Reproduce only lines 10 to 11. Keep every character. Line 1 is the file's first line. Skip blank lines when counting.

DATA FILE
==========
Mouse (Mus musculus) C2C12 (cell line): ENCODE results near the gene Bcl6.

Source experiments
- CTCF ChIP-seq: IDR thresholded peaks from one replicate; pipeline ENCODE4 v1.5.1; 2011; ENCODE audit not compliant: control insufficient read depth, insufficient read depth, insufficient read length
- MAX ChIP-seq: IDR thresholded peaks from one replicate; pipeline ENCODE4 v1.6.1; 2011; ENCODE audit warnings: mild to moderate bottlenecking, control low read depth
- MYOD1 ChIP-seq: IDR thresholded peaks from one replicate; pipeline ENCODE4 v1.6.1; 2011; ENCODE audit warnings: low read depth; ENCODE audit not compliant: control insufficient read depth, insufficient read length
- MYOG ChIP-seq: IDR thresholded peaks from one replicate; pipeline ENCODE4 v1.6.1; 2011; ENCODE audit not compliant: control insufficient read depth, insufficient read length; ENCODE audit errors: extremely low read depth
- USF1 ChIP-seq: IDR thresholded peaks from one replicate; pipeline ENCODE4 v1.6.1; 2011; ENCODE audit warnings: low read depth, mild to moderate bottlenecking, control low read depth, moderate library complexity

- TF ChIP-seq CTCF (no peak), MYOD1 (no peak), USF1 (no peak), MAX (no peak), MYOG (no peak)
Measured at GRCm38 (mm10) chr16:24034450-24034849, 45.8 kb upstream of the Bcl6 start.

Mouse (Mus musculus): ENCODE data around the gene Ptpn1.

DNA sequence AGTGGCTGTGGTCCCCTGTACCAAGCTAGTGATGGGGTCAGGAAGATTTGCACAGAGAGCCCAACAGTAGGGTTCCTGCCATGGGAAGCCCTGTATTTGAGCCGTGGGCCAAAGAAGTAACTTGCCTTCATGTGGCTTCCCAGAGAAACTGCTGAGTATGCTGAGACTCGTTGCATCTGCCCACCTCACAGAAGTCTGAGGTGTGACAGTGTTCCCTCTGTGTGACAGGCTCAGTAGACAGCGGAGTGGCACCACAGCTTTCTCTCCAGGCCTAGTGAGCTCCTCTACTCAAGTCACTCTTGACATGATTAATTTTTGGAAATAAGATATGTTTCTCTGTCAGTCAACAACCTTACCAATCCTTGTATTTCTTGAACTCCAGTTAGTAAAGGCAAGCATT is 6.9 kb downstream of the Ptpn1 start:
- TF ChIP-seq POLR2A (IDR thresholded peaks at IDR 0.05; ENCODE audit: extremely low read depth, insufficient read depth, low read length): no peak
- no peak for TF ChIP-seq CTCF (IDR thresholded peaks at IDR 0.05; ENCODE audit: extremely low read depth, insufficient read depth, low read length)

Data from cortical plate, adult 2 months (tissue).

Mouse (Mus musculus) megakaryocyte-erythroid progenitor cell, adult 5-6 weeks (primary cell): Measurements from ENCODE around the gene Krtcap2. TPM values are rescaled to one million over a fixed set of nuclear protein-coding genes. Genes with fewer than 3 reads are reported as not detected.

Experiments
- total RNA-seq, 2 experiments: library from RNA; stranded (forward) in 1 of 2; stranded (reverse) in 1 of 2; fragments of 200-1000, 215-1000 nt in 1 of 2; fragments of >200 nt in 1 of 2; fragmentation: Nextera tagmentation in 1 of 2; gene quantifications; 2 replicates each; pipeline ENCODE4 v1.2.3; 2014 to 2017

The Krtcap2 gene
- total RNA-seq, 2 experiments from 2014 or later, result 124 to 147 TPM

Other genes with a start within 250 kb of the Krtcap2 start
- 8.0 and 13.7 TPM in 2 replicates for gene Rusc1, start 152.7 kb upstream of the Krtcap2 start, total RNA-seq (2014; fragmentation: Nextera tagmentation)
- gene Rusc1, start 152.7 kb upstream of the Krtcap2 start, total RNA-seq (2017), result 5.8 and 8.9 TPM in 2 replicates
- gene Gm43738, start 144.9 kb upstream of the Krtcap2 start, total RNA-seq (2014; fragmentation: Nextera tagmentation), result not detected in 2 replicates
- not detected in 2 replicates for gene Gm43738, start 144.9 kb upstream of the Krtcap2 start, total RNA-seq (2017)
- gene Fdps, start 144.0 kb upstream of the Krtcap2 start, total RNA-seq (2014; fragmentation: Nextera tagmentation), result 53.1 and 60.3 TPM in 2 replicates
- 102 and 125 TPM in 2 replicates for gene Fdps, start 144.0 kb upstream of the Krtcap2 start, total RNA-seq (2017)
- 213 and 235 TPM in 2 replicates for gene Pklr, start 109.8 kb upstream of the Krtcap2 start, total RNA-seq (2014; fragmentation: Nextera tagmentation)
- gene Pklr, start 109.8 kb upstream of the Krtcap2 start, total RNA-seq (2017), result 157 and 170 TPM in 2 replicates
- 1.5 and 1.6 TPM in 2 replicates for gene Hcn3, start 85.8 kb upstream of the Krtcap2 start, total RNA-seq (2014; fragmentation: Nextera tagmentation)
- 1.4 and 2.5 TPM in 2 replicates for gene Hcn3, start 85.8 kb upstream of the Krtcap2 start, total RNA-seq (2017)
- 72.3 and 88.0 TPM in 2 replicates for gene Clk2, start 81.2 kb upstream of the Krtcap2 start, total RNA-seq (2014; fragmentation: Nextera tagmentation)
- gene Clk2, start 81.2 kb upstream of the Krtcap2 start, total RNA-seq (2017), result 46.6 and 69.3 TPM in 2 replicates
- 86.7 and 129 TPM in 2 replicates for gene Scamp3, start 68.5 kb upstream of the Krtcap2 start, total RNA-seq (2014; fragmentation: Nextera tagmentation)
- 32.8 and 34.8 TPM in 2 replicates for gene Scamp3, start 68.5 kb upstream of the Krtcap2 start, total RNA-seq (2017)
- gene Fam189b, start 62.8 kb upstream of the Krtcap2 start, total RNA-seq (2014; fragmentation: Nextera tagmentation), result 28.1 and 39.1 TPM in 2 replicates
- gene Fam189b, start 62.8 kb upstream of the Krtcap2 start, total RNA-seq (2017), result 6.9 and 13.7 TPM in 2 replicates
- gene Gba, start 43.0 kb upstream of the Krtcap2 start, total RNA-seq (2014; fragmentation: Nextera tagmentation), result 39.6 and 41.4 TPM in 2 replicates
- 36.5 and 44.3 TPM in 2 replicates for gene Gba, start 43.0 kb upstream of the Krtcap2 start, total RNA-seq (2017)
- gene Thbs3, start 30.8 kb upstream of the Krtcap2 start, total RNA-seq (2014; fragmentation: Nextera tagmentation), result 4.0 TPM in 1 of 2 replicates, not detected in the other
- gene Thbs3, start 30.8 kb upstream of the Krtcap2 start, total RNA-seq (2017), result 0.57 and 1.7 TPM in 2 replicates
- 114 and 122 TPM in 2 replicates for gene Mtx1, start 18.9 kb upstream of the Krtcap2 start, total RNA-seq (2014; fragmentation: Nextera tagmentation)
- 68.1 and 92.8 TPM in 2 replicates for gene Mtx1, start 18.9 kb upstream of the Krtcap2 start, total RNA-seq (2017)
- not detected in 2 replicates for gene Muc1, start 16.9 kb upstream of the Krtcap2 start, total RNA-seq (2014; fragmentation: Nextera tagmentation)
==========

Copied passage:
Mouse (Mus musculus): ENCODE data around the gene Ptpn1.

DNA sequence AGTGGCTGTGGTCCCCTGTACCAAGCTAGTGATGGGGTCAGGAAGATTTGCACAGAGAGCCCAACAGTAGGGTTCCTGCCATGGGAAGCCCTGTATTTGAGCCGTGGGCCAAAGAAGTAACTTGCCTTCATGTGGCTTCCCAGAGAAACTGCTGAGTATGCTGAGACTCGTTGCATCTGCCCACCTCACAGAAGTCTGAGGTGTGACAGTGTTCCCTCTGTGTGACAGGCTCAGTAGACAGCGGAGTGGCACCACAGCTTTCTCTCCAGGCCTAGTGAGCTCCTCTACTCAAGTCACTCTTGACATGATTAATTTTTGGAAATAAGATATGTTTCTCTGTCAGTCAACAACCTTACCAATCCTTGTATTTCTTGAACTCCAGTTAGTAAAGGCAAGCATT is 6.9 kb downstream of the Ptpn1 start: